We can also thank vegetarians for the invention of breakfast cereals, although the “granula” of the 1880s was a great deal more austere than the Coco-Pop. The creator of the cornflake, Dr John Harvey Kellogg, ran a sanitorium in Battle Creek, Michigan. For Kellogg there were two chief causes of disease — bowel “autointoxication” from eating meat or spicy foods, and “solitary vice”, i.e. masturbation. The cure was bland diet, enemas and abstinence. His more commercially-minded brother Will Keith added sugar to the cornflake recipe and started the Kellogg company in 1906.
This is why in 1955 Richard Sherman thinks a “soybean sherbet” and a “sauerkraut juice on the rocks” will curb his lust. Steak is stereotyped as man-food and tofu as emasculating. Ron Swanson, on the sitcom Parks & Recreation, illustrates the manliness of meat-eating: “Fish [is] for sport only, not for meat. Fish meat is practically a vegetable.” His only exercise is “lovemaking and woodworking”. And I detected a tone of schadenfreude in some of the reporting of the recent discovery of a potentially cancer-causing “vegetarian gene”: see, vegetarianism can kill you! (The gene, found more often in populations with a long history of plant-based diets, relates to the processing of fatty acids, and will surely affect you whether or not you yourself are a vegetarian.)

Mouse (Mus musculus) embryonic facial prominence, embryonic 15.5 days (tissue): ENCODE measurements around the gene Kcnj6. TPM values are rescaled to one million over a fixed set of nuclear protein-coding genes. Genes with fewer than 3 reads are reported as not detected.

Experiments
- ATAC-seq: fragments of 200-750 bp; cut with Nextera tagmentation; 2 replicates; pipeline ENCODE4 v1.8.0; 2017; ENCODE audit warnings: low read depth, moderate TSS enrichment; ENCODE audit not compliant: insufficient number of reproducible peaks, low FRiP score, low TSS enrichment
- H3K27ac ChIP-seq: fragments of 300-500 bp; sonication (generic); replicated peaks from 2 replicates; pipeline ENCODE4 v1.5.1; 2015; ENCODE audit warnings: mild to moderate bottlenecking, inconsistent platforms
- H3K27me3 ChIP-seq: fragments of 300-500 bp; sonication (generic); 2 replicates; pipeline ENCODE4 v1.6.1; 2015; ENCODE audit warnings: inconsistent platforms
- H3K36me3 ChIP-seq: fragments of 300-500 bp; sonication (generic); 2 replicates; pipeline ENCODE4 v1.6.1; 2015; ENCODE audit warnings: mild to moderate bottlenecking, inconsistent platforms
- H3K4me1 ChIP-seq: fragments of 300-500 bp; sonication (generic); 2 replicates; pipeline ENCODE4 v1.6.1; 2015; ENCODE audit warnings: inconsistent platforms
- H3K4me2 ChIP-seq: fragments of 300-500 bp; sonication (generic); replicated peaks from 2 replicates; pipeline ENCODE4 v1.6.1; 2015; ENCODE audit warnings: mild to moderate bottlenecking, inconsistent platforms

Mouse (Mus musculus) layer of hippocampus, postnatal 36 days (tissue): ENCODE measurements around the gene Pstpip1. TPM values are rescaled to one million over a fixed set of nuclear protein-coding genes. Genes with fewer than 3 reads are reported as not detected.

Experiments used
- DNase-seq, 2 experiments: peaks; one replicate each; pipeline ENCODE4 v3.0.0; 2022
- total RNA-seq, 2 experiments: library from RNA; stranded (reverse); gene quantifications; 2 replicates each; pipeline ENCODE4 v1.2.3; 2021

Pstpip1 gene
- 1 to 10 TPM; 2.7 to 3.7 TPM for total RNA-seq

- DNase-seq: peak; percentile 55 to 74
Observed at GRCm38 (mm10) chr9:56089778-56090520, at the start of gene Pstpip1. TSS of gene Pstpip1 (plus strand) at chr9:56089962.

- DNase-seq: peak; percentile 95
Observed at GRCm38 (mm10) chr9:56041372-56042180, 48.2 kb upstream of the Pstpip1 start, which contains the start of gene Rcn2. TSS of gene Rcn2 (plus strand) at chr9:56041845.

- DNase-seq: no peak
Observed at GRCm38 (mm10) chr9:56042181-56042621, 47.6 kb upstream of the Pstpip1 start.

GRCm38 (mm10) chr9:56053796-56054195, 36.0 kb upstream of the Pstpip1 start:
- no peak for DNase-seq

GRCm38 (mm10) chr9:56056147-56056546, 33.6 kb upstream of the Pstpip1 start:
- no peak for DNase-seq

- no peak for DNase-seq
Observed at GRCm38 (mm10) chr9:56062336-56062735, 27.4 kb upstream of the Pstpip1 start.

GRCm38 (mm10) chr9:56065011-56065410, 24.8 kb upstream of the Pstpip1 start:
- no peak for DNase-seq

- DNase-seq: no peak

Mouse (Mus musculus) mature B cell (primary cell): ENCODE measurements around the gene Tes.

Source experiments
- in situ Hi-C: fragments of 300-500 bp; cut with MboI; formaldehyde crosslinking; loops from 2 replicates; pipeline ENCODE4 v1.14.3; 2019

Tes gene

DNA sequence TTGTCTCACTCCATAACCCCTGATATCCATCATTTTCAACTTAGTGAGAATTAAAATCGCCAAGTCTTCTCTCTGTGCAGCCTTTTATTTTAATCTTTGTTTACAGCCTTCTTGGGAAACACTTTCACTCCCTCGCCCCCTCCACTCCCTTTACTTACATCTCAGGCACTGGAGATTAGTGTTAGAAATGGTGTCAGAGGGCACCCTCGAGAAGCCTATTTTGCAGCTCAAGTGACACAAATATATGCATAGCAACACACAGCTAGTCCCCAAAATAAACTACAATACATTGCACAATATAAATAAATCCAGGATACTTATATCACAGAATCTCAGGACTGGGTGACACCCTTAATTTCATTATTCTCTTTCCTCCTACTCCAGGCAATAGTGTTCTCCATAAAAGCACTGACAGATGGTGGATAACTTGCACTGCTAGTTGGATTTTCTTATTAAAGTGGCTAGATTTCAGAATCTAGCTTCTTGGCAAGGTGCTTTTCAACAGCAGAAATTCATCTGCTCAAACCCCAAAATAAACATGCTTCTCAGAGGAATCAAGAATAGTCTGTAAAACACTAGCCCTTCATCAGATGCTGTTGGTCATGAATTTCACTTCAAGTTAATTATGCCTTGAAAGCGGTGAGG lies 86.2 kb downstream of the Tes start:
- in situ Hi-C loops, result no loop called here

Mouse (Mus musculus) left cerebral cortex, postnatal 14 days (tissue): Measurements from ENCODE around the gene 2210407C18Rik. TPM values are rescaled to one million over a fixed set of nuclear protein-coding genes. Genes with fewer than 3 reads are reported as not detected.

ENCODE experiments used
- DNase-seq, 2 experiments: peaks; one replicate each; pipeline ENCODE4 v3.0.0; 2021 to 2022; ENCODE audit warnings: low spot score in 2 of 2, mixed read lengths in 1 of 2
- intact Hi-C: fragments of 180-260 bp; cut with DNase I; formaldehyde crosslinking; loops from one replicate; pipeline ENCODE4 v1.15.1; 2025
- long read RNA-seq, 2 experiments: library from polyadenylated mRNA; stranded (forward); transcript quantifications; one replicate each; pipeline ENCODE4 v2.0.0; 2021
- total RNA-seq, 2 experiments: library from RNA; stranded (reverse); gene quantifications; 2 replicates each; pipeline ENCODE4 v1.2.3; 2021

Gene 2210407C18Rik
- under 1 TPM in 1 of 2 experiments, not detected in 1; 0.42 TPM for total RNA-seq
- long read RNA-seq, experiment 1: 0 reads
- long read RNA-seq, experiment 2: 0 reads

What the 19th-century diets seem to have totally removed, making them unappetising, is umami, the savoury flavour, which is not confined to meat. You can get your umami in mushrooms, potatoes, or tomatoes, but it is particularly concentrated in cooked meat, and fermented, aged foods (mature cheese, aged hams, Marmite, Thai fish sauce). Historically vegetarian and low-meat cuisines of the world tend to use umami-rich ingredients and a wide range of spices, none of which Graham or Kellogg would have allowed. Japan, mostly pescetarian for hundreds of years, uses soy sauce, miso, seaweed and dried fermented fish. Traditional Buddhist temple food, extremely complex and artful and often totally vegan, uses mushrooms and many different kinds of soy sauce.
Some of the most crucial products for cooking are the savoury flavouring agents: the porcini in the risotto, the anchovy melted into the tomato sauce. Interestingly, glutamate, the molecule responsible for the umami flavour, is in today’s health-blog jargon an “excitotoxin”. An article on the website Honey Colony claims, in a remarkably Grahamite statement, that consuming MSG (which is just glutamate) is “just too much excitement for your brain (and your whole body)”.
I’m not a vegetarian — sometimes I want meat and sometimes I don’t. The other day my lunch was a mustardy salad of fennel, hard-boiled egg, potato and parsley, and my supper was lentils cooked in meat stock with garlic, chilli and cavolo nero, with crispy roast bits of sweet potato and a blob of plain yoghurt. Both were delicious because they contained umami: in the potato, the egg and the meat stock. This is the answer to eating well for any diet: use umami. Perhaps dietary boredom is the underlying reason why the Fruitlands utopia failed.